We also spoke with her attorneys, who explained why they believed the DEA broke the law by holding up long-promised medical marijuana research licenses.
Federal officials have approved plans for the University of Mississippi to grow 2,000 kilograms (4,409 pounds) of cannabis to provide to investigators for clinical trial research.
Marijuana grown by the University of Mississippi for clinical research purposes is genetically divergent from strains of cannabis commercially available in retail markets, according to an analysis prepared by researchers at the University of Northern Colorado.
A bipartisan coalition of over two-dozen federal lawmakers, including House Judiciary Chairman Bob Goodlatte (R-VA) and Matt Gaetz (R-FL), are backing newly introduced legislation — The Medical Cannabis Research Act of 2018 — to facilitate federally-approved clinical trials involving cannabis. Passage of this act would end the University of Mississippi’s existing monopoly on the growth of cannabis for clinical research purposes by requiring the licensing of additional manufacturers.
The director of the US National Institute on Drug Abuse (NIDA), Nora Volkow, believes that cannabidiol (CBD) – a nonpsychotropic cannabinoid – is “a safe drug with no addictive effects.”
Members of the US Senate at a hearing yesterday expressed skepticism in regard to federal policies limiting the ability of investigators to engage in clinical studies of marijuana’s health benefits. Senators heard from representatives from the Drug Enforcement Administration (DEA), Food and Drug Administration (FDA), National Institute on Drug Abuse (NIDA), University of Mississippi Medical Center, Arrowhead Regional Medical Center and Project SAM on a variety of issues The hearing’s most noteworthy moment came when Nora Volkow, director of NIDA, acknowledged that the monopoly on marijuana cultivation for research purposes […]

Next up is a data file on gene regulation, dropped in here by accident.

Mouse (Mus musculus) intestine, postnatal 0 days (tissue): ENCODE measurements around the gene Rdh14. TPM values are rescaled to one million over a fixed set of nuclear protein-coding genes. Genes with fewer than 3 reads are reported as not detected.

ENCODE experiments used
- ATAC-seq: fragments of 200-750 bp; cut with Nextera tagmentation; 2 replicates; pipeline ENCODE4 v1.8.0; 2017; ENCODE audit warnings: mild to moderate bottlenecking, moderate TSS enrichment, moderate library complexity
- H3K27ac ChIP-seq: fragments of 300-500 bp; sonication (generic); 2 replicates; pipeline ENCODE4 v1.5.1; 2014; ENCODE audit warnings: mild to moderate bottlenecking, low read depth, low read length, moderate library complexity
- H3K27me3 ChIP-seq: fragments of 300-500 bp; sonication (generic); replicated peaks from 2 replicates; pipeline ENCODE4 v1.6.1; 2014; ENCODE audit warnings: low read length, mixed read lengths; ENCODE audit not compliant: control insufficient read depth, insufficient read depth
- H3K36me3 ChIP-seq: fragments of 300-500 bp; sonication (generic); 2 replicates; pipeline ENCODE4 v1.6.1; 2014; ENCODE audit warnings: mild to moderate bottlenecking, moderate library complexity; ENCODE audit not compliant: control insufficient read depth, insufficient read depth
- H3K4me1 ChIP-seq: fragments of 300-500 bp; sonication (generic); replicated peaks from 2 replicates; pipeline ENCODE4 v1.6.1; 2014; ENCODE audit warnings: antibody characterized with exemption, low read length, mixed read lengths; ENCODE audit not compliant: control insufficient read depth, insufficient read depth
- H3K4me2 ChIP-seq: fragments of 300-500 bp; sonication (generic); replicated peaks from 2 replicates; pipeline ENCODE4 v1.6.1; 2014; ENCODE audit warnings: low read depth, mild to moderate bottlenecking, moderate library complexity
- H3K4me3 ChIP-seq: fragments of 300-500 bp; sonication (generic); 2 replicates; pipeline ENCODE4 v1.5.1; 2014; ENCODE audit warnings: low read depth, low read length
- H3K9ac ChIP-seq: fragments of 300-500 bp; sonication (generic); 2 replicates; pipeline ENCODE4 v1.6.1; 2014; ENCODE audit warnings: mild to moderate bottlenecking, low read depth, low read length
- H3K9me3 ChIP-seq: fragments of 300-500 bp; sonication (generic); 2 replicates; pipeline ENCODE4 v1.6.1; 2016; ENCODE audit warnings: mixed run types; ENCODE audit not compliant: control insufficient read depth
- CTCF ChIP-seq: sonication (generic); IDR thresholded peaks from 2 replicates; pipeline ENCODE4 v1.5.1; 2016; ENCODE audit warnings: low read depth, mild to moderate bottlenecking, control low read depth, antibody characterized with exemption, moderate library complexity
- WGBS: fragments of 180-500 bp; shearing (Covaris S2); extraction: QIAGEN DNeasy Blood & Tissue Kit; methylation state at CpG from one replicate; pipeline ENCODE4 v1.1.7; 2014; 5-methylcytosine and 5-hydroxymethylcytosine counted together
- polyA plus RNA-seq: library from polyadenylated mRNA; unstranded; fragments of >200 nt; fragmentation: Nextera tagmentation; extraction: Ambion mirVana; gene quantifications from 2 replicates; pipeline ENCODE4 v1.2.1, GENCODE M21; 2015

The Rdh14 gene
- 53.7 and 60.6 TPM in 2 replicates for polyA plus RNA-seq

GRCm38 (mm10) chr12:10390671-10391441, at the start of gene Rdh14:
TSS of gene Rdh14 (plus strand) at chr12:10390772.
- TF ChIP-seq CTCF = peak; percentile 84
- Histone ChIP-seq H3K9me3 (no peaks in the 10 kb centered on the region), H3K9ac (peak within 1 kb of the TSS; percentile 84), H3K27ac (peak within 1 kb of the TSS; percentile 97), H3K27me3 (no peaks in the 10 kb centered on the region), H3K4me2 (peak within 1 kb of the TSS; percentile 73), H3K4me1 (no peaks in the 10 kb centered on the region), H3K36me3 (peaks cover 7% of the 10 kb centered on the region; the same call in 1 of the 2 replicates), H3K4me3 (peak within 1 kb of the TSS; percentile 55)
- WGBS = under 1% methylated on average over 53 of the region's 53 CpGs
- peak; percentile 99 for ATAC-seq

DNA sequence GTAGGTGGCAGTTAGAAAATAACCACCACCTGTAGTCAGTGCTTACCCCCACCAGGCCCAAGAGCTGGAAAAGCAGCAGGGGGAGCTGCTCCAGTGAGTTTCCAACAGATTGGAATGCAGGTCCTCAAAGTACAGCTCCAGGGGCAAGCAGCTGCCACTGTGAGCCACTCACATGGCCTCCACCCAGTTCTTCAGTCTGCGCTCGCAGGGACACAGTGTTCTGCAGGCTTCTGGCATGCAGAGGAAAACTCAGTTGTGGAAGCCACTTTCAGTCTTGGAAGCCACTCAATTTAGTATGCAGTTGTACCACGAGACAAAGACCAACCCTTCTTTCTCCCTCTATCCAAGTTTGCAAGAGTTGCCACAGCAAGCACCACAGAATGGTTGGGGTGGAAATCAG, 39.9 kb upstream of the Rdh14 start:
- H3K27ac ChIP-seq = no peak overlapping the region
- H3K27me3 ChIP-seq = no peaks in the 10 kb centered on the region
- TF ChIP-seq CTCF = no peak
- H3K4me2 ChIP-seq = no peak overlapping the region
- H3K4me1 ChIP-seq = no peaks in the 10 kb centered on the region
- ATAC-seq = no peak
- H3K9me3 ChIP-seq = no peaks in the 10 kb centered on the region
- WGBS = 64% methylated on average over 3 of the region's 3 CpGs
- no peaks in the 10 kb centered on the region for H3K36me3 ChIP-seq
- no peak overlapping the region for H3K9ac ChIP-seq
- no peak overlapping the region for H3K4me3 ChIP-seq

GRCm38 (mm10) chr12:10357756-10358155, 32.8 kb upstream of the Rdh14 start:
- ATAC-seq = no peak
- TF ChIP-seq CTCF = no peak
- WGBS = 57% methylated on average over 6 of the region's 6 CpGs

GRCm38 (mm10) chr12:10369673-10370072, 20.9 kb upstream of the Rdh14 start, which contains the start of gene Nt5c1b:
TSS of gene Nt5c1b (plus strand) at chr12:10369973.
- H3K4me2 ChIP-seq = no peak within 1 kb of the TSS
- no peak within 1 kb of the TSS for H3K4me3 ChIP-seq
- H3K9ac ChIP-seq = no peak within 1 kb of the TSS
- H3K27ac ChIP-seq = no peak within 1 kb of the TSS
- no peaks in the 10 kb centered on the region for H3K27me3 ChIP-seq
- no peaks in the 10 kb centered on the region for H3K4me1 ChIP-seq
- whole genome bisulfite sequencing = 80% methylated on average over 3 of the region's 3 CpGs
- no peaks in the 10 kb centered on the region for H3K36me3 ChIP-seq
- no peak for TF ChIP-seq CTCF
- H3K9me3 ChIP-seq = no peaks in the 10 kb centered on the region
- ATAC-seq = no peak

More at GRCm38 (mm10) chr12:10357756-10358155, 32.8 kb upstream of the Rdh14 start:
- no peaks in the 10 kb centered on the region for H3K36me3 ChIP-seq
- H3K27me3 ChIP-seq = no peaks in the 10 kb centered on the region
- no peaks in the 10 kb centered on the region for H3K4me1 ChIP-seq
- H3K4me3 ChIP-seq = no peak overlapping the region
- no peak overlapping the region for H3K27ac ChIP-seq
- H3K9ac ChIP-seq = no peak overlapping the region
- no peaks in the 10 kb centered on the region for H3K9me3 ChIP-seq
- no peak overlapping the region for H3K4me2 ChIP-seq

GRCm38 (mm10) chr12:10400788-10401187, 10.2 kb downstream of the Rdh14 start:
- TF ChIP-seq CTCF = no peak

It bears repeating that ample scientific research already exists to contradict cannabis’ federal, schedule I status as a substance without medical utility, lacking acceptable safety, and possessing a high potential of abuse. More clinical research is welcome, but unfortunately science has never driven marijuana policy. If it did, the United States would already have a very different policy in place.
Yavapai County Prosecutor Using Government Money To Oppose Marijuana Legalization
DEA Administrator Michele Leonhart filed paperwork today announcing that the agency is seeking to increase its marijuana production quota for the year 2015 by nearly three-fold.
The US Drug Enforcement Administration (DEA) has publicly announced in the Federal Register that it is increasing its marijuana production quota from 21 kilograms to 650 kilograms (about 1,443 pounds) in order to meet increasing demand for the plant from clinical investigators.